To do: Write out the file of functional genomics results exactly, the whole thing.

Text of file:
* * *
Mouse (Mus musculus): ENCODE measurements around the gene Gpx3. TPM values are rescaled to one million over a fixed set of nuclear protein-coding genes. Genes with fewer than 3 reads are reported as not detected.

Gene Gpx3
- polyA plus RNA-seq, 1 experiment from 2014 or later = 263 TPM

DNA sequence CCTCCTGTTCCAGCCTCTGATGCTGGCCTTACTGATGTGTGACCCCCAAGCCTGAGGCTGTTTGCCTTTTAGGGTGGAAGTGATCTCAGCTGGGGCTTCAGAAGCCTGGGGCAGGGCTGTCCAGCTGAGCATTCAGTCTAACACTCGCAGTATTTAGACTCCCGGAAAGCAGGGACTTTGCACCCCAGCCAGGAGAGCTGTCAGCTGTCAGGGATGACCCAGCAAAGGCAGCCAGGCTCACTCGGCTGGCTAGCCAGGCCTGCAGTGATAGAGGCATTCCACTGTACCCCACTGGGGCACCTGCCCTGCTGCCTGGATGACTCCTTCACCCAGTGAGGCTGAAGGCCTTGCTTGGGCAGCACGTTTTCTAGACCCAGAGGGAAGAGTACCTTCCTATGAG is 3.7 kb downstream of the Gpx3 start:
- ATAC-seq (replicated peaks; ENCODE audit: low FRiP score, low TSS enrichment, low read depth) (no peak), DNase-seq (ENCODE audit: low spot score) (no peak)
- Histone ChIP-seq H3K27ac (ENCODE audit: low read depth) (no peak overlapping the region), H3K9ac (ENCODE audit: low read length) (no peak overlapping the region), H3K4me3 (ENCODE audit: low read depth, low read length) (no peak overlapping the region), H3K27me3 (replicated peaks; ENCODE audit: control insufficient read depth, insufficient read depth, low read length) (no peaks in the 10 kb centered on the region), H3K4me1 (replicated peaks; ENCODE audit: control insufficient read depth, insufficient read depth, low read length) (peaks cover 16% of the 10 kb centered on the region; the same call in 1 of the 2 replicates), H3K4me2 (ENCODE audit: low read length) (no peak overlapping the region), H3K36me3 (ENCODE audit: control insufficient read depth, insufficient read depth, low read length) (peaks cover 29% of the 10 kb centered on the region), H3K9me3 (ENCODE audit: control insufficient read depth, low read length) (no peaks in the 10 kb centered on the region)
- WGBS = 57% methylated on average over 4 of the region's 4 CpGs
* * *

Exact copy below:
Mouse (Mus musculus): ENCODE measurements around the gene Gpx3. TPM values are rescaled to one million over a fixed set of nuclear protein-coding genes. Genes with fewer than 3 reads are reported as not detected.

Gene Gpx3
- polyA plus RNA-seq, 1 experiment from 2014 or later = 263 TPM

DNA sequence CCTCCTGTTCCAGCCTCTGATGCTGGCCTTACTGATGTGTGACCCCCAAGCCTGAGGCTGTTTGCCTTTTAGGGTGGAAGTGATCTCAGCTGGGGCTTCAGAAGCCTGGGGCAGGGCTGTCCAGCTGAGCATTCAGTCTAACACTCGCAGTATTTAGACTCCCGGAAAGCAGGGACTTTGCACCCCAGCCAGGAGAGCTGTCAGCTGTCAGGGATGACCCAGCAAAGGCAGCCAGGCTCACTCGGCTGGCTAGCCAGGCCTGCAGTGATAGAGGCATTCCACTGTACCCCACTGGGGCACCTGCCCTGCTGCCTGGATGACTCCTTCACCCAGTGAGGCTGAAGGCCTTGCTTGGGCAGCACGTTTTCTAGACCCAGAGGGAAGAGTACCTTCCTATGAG is 3.7 kb downstream of the Gpx3 start:
- ATAC-seq (replicated peaks; ENCODE audit: low FRiP score, low TSS enrichment, low read depth) (no peak), DNase-seq (ENCODE audit: low spot score) (no peak)
- Histone ChIP-seq H3K27ac (ENCODE audit: low read depth) (no peak overlapping the region), H3K9ac (ENCODE audit: low read length) (no peak overlapping the region), H3K4me3 (ENCODE audit: low read depth, low read length) (no peak overlapping the region), H3K27me3 (replicated peaks; ENCODE audit: control insufficient read depth, insufficient read depth, low read length) (no peaks in the 10 kb centered on the region), H3K4me1 (replicated peaks; ENCODE audit: control insufficient read depth, insufficient read depth, low read length) (peaks cover 16% of the 10 kb centered on the region; the same call in 1 of the 2 replicates), H3K4me2 (ENCODE audit: low read length) (no peak overlapping the region), H3K36me3 (ENCODE audit: control insufficient read depth, insufficient read depth, low read length) (peaks cover 29% of the 10 kb centered on the region), H3K9me3 (ENCODE audit: control insufficient read depth, low read length) (no peaks in the 10 kb centered on the region)
- WGBS = 57% methylated on average over 4 of the region's 4 CpGs